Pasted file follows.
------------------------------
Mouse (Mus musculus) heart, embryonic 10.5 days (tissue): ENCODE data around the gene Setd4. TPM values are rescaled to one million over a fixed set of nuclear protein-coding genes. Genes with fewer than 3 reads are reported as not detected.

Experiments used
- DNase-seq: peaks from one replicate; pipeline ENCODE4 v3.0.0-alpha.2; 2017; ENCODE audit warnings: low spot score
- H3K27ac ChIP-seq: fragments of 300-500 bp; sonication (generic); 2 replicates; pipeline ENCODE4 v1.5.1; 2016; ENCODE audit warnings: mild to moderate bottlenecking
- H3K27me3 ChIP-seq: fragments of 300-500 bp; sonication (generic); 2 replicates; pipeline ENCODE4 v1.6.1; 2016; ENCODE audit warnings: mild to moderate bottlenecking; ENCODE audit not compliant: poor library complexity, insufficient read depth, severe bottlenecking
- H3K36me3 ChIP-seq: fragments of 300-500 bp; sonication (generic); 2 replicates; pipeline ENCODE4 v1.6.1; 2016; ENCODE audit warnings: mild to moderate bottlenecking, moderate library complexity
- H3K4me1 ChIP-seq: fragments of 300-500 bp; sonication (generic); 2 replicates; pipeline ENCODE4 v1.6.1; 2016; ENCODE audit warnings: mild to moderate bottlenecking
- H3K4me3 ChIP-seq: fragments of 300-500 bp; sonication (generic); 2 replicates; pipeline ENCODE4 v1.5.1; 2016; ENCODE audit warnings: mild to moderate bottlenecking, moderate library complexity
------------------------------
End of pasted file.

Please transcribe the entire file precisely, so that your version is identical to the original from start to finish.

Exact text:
Mouse (Mus musculus) heart, embryonic 10.5 days (tissue): ENCODE data around the gene Setd4. TPM values are rescaled to one million over a fixed set of nuclear protein-coding genes. Genes with fewer than 3 reads are reported as not detected.

Experiments used
- DNase-seq: peaks from one replicate; pipeline ENCODE4 v3.0.0-alpha.2; 2017; ENCODE audit warnings: low spot score
- H3K27ac ChIP-seq: fragments of 300-500 bp; sonication (generic); 2 replicates; pipeline ENCODE4 v1.5.1; 2016; ENCODE audit warnings: mild to moderate bottlenecking
- H3K27me3 ChIP-seq: fragments of 300-500 bp; sonication (generic); 2 replicates; pipeline ENCODE4 v1.6.1; 2016; ENCODE audit warnings: mild to moderate bottlenecking; ENCODE audit not compliant: poor library complexity, insufficient read depth, severe bottlenecking
- H3K36me3 ChIP-seq: fragments of 300-500 bp; sonication (generic); 2 replicates; pipeline ENCODE4 v1.6.1; 2016; ENCODE audit warnings: mild to moderate bottlenecking, moderate library complexity
- H3K4me1 ChIP-seq: fragments of 300-500 bp; sonication (generic); 2 replicates; pipeline ENCODE4 v1.6.1; 2016; ENCODE audit warnings: mild to moderate bottlenecking
- H3K4me3 ChIP-seq: fragments of 300-500 bp; sonication (generic); 2 replicates; pipeline ENCODE4 v1.5.1; 2016; ENCODE audit warnings: mild to moderate bottlenecking, moderate library complexity